Politics & Government

Virgil Peck will challenge Ray Merrick for speaker of Kansas House

Virgil Peck has served in the Legislature since 2005 and currently serves as chair of the Transportation and Public Safety Budget Committee.
Virgil Peck has served in the Legislature since 2005 and currently serves as chair of the Transportation and Public Safety Budget Committee.

A southeast Kansas lawmaker has his eyes on knocking off Ray Merrick as speaker of the Kansas House.

Following the general election, Rep. Virgil Peck, R-Tyro, sent letters to victorious Republican House candidates, informing them of his intention to stand for speaker when lawmakers come to Topeka on Dec. 1 to hold leadership elections.

Peck’s letter does not specifically say why he would like to replace Merrick, R-Stilwell, as speaker, but says lawmakers have a responsibility to choose leaders “whom we feel are best equipped to represent the core beliefs of Kansas citizens and our party’s philosophy of limited government.”

"During the 2015 and 2016 Legislative Sessions, Kansas legislators will face a variety of challenging issues; including crafting a priority based, balanced budget with a positive ending balance. The November 10th consensus revenue projections amplify the need for open and honest discussion among legislators from both chambers. Understanding that no one person has all the answers to the challenges ahead of us, as Speaker of the House I will be positioned to help make certain that the House Republicans work with our Senate colleagues and the Governor to reach the best possible solutions for Kansas citizens and businesses,” Peck wrote in an e-mail.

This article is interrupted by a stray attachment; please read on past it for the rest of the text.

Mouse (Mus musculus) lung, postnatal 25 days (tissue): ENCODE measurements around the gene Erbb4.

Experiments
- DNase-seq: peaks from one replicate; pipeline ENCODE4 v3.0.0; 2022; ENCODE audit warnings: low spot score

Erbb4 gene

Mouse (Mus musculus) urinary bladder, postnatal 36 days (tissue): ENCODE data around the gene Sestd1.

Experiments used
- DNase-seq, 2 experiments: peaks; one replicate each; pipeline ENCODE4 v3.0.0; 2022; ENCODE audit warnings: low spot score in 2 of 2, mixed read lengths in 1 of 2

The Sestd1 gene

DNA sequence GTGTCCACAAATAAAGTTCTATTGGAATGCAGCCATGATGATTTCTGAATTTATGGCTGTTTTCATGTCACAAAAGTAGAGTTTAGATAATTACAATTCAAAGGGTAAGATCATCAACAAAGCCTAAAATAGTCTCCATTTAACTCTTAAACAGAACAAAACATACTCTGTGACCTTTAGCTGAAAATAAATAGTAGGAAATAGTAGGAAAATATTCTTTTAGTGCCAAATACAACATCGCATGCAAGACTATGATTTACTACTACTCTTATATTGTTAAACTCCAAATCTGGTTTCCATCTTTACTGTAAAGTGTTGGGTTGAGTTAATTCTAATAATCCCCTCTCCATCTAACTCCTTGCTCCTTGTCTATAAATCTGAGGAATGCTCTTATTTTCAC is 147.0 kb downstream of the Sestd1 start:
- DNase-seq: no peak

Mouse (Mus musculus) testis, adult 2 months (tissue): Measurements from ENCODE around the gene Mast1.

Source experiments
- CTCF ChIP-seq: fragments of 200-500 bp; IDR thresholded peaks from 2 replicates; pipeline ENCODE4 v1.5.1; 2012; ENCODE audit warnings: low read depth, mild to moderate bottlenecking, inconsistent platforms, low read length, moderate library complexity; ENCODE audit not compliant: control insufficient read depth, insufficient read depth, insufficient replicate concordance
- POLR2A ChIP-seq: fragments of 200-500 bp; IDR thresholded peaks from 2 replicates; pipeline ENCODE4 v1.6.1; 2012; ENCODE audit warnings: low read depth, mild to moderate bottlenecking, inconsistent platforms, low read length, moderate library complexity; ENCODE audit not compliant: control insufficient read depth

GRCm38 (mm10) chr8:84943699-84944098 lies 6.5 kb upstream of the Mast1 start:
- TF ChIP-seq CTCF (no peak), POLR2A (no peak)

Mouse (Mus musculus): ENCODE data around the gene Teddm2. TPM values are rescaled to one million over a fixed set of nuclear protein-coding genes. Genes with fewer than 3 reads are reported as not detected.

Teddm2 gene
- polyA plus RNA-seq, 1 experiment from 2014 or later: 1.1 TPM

Peck, who lives in Montgomery County near the Oklahoma border, has served in the Legislature since 2005 and currently serves as chair of the Transportation and Public Safety Budget Committee.

Peck’s tenure has seen several controversies.

In 2011, Peck joked at a committee hearing that if a plan to shoot feral hogs from helicopters worked, then the state would have also found its solution to illegal immigration. He later apologized for the remark.

This past year Peck introduced a bill to give lawmakers a $10,000 a year raise that gained little traction and caused some backlash. He also faced scrutiny during this past election when he used campaign funds to purchase a pair of cowboy boots, which his campaign finance forms said were for parades.

Peck is known at the Legislature for his penchant for wearing flamboyantly colored suit jackets – bright red, lavender, orange, gold and lime green – and some GOP lawmakers even participated in a “Virgil Peck Day” last year when they wore brightly colored suit jackets in imitation of him.

Merrick and Peck are both members of the conservative faction of the Republican Party, which dominates the House. Peck would probably challenge Merrick from the right, appealing to members who feel House leadership has not been conservative enough.

In response to Peck’s challenge, Merrick’s spokeswoman, Rachel Whitten, said, "Any legislator is welcome to run for whatever leadership office they choose."

So far no moderate Republican has indicated an interest in standing for the job. Rep. Don Hineman, R-Dighton, a self-described moderate, said moderates did not gain enough seats in the last election to have a legitimate shot at taking over the speakership. However, he said he did expect the moderate voting bloc to decide several key votes this session.

Reach Bryan Lowry at 785-296-3006 or blowry@wichitaeagle.com. Follow him on Twitter: @BryanLowry3.

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